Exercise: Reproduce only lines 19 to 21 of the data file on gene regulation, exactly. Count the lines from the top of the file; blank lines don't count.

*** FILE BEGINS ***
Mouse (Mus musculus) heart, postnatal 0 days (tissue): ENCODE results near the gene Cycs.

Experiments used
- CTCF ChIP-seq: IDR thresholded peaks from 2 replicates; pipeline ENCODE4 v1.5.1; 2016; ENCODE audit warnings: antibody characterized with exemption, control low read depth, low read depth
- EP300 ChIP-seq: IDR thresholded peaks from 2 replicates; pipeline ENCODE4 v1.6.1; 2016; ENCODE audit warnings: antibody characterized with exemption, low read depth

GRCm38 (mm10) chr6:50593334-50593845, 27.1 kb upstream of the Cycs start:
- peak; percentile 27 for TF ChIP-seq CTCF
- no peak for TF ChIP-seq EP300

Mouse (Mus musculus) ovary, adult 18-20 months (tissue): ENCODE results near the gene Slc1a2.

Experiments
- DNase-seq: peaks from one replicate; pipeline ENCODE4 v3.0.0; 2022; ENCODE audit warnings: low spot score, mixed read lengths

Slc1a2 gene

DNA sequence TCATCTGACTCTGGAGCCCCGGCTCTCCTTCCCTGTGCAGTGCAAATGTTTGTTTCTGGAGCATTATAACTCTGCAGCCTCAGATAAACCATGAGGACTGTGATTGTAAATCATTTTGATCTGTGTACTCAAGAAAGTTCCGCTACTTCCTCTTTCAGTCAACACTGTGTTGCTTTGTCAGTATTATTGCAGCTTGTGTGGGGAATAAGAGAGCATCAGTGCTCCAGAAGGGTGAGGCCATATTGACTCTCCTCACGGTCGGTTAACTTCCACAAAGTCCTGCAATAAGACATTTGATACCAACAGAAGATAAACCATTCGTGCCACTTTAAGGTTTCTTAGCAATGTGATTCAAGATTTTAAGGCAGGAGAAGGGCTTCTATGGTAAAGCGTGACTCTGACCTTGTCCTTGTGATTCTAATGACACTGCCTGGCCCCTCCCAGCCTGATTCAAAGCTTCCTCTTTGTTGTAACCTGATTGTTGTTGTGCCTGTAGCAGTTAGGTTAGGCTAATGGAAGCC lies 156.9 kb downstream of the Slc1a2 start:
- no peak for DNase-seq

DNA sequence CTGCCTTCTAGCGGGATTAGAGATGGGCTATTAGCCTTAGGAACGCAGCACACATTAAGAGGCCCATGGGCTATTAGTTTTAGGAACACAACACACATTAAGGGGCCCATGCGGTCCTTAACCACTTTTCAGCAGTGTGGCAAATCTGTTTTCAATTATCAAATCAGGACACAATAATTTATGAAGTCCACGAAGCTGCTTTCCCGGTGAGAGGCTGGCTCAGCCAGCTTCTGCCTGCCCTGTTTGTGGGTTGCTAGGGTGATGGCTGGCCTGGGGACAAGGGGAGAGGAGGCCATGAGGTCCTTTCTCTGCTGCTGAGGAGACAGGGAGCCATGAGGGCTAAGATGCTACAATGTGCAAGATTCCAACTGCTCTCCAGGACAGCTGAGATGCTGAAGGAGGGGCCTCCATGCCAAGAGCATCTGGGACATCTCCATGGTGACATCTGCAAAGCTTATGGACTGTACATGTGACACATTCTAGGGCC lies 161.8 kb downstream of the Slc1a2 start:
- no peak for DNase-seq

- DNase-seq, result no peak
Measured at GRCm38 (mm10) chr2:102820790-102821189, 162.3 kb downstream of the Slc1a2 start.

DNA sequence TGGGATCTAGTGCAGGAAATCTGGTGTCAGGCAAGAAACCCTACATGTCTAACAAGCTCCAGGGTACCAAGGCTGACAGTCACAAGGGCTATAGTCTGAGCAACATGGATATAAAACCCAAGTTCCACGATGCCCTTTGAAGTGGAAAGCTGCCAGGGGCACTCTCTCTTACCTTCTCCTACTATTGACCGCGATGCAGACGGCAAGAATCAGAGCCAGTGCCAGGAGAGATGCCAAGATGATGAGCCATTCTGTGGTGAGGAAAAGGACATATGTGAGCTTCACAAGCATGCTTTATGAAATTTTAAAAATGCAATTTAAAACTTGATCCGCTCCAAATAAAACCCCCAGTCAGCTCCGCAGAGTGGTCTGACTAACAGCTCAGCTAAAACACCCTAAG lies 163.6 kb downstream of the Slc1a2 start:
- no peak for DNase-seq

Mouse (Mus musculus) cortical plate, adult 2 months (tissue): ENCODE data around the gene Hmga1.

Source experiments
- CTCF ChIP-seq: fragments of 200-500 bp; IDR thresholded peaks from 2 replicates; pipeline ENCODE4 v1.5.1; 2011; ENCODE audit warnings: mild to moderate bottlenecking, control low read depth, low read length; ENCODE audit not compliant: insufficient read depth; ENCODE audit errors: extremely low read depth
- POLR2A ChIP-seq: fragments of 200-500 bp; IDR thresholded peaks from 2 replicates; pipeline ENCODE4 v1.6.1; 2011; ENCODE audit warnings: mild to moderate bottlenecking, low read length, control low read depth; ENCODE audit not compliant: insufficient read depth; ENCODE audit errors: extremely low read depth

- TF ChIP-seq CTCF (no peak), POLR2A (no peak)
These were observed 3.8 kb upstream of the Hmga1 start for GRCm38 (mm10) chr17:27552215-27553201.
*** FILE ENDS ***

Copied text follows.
- no peak for DNase-seq

Mouse (Mus musculus) cortical plate, adult 2 months (tissue): ENCODE data around the gene Hmga1.

Source experiments